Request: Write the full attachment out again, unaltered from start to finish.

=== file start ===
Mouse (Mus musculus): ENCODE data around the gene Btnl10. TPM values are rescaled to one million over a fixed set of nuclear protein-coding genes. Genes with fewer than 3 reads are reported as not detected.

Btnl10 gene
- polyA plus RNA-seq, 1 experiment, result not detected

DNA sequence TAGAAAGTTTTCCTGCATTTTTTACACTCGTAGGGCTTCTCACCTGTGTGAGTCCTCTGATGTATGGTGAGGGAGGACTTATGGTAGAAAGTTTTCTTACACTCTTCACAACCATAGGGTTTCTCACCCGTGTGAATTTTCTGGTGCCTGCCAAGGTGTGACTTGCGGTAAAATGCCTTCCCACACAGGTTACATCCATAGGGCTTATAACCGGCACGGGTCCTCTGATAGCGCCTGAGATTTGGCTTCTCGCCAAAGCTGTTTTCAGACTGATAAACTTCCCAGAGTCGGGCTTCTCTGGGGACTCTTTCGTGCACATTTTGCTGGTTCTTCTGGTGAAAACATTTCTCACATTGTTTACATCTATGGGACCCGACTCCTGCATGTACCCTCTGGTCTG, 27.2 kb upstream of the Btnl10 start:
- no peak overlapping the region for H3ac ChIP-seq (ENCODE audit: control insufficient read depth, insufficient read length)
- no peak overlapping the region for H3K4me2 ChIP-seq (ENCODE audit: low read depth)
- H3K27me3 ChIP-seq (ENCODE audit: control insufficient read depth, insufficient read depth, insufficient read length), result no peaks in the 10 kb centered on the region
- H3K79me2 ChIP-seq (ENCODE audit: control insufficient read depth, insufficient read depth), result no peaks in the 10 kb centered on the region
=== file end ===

Mouse (Mus musculus): ENCODE data around the gene Btnl10. TPM values are rescaled to one million over a fixed set of nuclear protein-coding genes. Genes with fewer than 3 reads are reported as not detected.

Btnl10 gene
- polyA plus RNA-seq, 1 experiment, result not detected

DNA sequence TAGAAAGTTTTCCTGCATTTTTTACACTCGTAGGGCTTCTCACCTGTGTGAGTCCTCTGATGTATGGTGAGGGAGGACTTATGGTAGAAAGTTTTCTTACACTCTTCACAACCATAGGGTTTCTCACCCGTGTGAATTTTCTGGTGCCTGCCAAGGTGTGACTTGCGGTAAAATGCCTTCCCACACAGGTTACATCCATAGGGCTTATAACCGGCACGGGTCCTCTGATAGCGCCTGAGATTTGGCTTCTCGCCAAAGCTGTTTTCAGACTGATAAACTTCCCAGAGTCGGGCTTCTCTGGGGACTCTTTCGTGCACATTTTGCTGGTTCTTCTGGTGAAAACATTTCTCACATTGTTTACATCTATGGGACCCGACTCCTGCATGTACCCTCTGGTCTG, 27.2 kb upstream of the Btnl10 start:
- no peak overlapping the region for H3ac ChIP-seq (ENCODE audit: control insufficient read depth, insufficient read length)
- no peak overlapping the region for H3K4me2 ChIP-seq (ENCODE audit: low read depth)
- H3K27me3 ChIP-seq (ENCODE audit: control insufficient read depth, insufficient read depth, insufficient read length), result no peaks in the 10 kb centered on the region
- H3K79me2 ChIP-seq (ENCODE audit: control insufficient read depth, insufficient read depth), result no peaks in the 10 kb centered on the region